Can Swimming Inflame Tennis Elbow?

Tennis elbow is a misnomer. While the condition is commonly associated with tennis, it's not exclusive to the sport. Repetitive motion of any type can cause the tendinitis that's termed tennis elbow. Swimming is one of a number of activities that can trigger tennis elbow. It helps to know how to manage this painful condition and stay in the water, especially if you love to swim.

A woman is swimming laps. (Image: Purestock/Purestock/Getty Images)


Tennis elbow is an inflammation of the tendons that are on the outside of the elbow. It's formal name is lateral epicondylitis. The tendons of the forearm attach to the upper bone of the arm, the humerus. As the muscle narrows, it makes for a stress point in the structure of the arm, making tennis elbow a potential condition when you use the muscles in the forearm aggressively and repeatedly.

Impact of Swimming

The repeated insertion of the arm and use of these muscles to power you in the water can cause or exacerbate tennis elbow. In swimming circles, especially among backstrokers, the condition is called "swimmer's elbow." Dropping your elbow when you first catch the water and forcing a pull before fully sweeping down with your arm can cause tennis or swimmer's elbow in backstroke.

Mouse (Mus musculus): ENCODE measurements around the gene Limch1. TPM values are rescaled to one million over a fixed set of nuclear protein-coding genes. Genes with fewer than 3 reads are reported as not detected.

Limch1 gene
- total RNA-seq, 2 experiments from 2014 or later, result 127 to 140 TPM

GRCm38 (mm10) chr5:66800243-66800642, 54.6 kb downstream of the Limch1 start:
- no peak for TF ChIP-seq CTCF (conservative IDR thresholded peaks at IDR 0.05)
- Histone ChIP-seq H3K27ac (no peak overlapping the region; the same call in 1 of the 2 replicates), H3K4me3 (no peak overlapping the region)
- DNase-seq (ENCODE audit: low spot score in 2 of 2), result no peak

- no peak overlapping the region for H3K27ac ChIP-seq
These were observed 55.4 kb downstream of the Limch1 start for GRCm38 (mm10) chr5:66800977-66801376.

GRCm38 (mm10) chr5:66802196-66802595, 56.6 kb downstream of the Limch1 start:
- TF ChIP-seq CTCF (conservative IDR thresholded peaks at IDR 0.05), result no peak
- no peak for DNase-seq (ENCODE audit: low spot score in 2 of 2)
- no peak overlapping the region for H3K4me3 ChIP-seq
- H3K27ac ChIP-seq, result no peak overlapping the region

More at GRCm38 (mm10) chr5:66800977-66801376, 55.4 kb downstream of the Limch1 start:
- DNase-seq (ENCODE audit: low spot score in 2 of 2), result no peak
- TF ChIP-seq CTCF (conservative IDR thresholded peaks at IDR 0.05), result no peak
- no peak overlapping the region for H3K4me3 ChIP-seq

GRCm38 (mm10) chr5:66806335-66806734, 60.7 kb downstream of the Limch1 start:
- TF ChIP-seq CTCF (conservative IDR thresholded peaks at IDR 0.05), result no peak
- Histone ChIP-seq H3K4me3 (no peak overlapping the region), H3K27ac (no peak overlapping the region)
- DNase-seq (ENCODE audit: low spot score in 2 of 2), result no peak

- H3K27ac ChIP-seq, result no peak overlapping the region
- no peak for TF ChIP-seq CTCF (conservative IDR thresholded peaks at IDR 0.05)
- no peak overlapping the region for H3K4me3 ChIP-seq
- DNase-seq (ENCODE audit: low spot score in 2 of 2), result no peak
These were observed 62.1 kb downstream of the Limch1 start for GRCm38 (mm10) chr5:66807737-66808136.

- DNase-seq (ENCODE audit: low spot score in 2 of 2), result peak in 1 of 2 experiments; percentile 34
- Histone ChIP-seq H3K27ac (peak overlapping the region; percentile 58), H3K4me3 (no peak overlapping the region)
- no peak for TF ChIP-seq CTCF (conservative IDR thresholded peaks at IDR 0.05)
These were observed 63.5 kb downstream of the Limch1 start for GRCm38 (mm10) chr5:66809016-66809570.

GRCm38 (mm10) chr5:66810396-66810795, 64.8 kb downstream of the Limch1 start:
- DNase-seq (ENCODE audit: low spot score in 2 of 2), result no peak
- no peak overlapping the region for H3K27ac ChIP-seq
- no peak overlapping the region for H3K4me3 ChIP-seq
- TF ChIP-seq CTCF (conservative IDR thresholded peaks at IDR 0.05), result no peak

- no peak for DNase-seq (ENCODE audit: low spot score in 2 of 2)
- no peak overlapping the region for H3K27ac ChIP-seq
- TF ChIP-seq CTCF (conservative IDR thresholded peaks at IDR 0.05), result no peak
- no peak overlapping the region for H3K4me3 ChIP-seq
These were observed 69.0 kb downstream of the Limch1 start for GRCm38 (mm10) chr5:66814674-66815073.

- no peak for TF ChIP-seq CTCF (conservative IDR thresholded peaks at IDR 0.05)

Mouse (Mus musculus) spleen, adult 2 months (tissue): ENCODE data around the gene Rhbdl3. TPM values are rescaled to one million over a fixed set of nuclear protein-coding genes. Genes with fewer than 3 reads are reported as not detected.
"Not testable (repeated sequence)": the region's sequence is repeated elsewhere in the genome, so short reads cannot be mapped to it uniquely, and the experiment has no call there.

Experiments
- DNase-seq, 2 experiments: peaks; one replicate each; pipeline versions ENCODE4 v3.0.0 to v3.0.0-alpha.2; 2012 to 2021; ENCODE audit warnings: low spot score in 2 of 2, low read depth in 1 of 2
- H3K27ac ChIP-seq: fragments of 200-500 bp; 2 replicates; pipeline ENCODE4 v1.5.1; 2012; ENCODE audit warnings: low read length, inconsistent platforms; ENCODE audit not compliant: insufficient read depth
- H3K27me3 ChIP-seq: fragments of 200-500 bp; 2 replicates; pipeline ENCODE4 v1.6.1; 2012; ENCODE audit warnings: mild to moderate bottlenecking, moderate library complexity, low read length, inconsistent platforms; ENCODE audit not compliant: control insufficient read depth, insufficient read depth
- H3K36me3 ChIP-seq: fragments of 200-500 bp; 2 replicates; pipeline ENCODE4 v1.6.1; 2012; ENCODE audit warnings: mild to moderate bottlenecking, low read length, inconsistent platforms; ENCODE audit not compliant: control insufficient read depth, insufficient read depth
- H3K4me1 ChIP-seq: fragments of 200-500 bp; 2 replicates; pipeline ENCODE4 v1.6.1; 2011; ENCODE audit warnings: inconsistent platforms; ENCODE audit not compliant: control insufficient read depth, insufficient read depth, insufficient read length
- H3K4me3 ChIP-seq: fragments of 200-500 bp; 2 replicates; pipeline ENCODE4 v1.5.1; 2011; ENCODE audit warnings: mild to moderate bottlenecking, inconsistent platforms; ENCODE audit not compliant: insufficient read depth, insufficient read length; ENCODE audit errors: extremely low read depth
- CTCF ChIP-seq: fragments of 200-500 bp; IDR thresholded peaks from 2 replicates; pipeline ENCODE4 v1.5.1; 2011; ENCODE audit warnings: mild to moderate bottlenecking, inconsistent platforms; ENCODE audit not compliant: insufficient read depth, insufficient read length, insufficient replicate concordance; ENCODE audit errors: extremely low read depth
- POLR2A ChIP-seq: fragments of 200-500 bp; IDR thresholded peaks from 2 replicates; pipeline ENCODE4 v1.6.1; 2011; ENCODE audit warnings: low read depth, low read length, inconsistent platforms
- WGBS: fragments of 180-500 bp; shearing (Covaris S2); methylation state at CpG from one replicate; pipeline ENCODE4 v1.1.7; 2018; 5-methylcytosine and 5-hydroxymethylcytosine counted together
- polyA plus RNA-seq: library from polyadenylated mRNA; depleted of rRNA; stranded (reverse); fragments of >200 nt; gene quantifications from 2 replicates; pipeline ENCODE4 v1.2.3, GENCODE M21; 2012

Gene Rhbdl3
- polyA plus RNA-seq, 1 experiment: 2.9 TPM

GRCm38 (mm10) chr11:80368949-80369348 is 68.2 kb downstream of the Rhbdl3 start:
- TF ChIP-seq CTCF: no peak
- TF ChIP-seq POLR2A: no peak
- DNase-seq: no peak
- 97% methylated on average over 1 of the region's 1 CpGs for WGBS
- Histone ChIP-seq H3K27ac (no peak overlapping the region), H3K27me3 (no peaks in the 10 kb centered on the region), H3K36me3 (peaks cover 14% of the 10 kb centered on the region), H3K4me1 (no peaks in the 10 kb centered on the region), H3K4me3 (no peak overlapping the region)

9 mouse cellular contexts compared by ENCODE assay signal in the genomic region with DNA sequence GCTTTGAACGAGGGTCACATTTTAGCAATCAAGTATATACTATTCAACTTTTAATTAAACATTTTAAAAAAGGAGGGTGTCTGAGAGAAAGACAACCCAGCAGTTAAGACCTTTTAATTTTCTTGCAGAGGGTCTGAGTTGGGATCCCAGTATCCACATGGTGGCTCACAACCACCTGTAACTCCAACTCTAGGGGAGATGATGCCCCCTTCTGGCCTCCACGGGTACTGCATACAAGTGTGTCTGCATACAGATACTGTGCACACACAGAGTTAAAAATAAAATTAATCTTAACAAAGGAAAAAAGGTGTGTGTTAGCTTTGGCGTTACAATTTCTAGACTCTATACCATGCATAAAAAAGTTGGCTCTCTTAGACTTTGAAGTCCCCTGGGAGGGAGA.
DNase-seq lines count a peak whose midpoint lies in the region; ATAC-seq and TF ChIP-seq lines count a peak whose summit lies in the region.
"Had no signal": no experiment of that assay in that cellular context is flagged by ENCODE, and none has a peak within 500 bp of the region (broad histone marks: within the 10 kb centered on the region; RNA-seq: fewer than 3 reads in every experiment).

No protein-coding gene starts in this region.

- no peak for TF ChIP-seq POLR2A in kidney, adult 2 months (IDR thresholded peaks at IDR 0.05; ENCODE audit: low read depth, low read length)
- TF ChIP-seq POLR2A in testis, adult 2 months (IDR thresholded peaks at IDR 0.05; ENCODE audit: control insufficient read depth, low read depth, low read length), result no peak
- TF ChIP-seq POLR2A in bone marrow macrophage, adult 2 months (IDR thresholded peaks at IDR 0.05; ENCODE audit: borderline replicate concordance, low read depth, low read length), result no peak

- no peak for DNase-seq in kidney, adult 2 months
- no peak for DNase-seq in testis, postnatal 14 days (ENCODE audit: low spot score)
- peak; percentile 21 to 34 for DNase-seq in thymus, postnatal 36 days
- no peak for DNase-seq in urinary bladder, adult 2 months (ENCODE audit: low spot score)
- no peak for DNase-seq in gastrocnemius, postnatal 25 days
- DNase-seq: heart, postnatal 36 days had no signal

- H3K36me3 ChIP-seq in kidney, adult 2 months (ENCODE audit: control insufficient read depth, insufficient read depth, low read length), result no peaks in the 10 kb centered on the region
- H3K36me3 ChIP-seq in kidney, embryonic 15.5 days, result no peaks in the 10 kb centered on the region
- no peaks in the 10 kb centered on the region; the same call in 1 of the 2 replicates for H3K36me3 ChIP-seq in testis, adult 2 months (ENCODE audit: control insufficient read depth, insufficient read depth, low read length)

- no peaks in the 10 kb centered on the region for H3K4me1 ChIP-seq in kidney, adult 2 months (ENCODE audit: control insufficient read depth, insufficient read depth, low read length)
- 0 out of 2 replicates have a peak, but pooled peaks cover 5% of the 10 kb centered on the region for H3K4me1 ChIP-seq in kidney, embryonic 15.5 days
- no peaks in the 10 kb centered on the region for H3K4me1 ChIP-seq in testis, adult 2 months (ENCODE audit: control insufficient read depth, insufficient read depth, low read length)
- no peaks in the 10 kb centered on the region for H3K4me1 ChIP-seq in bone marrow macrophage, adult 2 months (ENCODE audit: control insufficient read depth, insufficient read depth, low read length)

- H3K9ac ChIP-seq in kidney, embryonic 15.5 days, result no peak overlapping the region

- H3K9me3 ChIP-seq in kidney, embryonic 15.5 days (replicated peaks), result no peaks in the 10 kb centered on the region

The best thing you can do for tennis or swimmer's elbow is rest, ice, compression and elevation, or RICE. Combined with nonsteroidal anti-inflammatories, you should recover in on your own. However, you may require physical therapy or even surgery if the condition isn't resolved after months of trying. In addition, work with your swim and tennis coaches to identify any flaws in your swim stroke or tennis swing to minimize the potential for re-injury.

Getting to the Heart

If you've never been diagnosed with tennis elbow, seek your doctor's advice on whether this is the condition with which you are coping. It could be a pinched nerve or hair line fracture in your arm. Your doctor may request that you get an X-ray, a electromyography -- EMG -- test, or a magnetic resonance imaging -- MRI -- of your arm to correctly diagnose this often painful condition.

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